• AAFP Applauds Bill to Ease Direct Primary Care Payment. “Some family physicians might be intrigued by the idea of direct primary care (DPC) but hesitate to adopt this emerging model because of regulatory limitations. Federal lawmakers who are aware of the growing interest in DPC have again this month introduced legislation that aims to make it easier for physicians and patients to choose this model. Two legislators, Reps. Erik Paulsen, R-Minn., and Earl Blumenauer, D-Ore., recently introduced the Primary Care Enhancement Act of 2017, which would change tax laws that are hindering the growth of DPC.” (American Academy of Family Physicians, 1.24.17)
  • States Prove Why Direct Primary Care Should Be A Key Component To Any Health Care Reform Plan. “Direct primary care (DPC) will end up playing a more prominent role on the national stage of conservative health reform. The Wall Street Journal considers this patient-centered delivery model the “fourth leg” to any plan that would replace Obamacare. Lawmakers in Congress and others in the consumer-driven health care scene strongly endorse DPC because it drives patients to pull more price transparency out of the very opaque U.S. health care system. And price transparency frequently comes with falling prices… lawmakers can further optimize DPC by enforcing the following ‘supply side’ health reforms:  deregulating health insurance carriers to offer plans that fit consumer preferences, having the federal government supply funds for states to administer high-risk pools to assist those with pre-existing health conditions, and refundable tax-credits to ensure access to basic coverage.” (Forbes,  2.6.17)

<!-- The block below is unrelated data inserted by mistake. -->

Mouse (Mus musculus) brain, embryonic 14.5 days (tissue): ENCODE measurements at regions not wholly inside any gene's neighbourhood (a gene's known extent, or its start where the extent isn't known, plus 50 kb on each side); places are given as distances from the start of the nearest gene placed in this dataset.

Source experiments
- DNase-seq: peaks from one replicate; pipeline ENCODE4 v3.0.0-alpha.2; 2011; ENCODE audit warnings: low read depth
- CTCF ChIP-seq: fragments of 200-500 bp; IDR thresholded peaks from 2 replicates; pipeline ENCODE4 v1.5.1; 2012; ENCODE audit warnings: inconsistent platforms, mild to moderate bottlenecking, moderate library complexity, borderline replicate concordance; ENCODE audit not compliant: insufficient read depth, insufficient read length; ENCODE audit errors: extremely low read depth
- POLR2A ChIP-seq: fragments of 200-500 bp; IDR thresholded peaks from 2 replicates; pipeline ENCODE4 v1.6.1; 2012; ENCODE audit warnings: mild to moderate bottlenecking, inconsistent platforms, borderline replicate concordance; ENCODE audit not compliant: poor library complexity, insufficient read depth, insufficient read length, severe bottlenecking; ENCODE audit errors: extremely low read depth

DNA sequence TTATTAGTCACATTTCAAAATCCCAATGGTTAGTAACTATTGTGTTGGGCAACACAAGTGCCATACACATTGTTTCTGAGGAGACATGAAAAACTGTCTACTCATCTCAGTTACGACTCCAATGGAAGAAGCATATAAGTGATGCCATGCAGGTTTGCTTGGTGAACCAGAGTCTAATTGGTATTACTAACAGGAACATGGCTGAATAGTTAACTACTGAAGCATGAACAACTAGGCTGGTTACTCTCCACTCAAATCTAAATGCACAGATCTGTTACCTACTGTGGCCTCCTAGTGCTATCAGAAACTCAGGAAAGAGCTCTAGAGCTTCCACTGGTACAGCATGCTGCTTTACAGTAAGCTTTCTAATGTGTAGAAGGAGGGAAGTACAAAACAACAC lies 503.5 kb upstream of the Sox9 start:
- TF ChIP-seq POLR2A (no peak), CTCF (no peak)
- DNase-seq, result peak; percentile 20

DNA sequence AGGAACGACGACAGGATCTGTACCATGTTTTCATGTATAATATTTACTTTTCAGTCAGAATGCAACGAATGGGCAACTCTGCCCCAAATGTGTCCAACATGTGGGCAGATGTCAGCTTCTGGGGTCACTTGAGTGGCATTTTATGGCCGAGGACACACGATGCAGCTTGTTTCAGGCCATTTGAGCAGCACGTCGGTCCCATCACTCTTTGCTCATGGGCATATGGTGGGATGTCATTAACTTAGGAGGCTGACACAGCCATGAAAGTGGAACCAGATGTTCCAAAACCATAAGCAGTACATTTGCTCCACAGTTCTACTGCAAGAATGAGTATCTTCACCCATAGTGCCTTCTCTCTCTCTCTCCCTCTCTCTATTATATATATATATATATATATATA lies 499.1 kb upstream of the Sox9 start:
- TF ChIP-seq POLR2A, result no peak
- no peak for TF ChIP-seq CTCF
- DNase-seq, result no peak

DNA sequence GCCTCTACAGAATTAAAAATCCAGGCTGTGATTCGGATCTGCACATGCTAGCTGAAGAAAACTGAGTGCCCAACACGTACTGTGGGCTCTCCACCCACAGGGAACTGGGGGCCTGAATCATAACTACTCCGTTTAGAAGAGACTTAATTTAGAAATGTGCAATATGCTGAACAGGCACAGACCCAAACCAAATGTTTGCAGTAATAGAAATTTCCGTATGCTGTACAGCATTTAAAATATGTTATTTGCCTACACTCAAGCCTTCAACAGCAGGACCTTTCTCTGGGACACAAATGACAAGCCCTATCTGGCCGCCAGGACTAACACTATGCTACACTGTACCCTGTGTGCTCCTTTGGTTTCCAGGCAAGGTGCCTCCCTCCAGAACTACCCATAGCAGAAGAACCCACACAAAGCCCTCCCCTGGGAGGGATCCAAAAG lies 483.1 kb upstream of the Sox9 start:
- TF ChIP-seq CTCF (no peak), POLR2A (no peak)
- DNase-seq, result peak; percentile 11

• DPC Legislation in Play. “Sen. Bill Cassidy, M.D., R-La., recently introduced legislation that would facilitate the expansion of direct primary care (DPC) by allowing patients to use their health savings accounts (HSAs) to pay for DPC services. The IRS currently prohibits use of HSA funds to pay for these services. The bill was referred to the Senate Finance Committee. The House companion bill was sponsored by Rep. Erik Paulsen, R-Minn.” (AAFP, 6.26.17)


Movement to Large Health Systems

Also see Accountable Care Organizations

Physician Employment 

  • Physicians Say White House Should Not Write Off Small Practices. “In a newly published article, the White House is advising physicians to accept a life in Big Medicine — as a hospital employee or member of a large group practice — in the wake of healthcare reform. Some leaders of organized medicine, however, are objecting to the government message. ‘We’re not ready to write off the small practices,’ J. Fred Ralston Jr, MD, president of the American College of Physicians, told Medscape Medical News. ‘We think there needs to be more than one delivery model.’ ‘America is not a one-size-fits-all country,’ added M. Todd Williamson, MD, a neurologist from Lawrenceville, Georgia, and spokesperson for a coalition of medical societies opposed to the new healthcare reform law, now called the Affordable Care Act.” (Medscape Medical News, 8.24.10)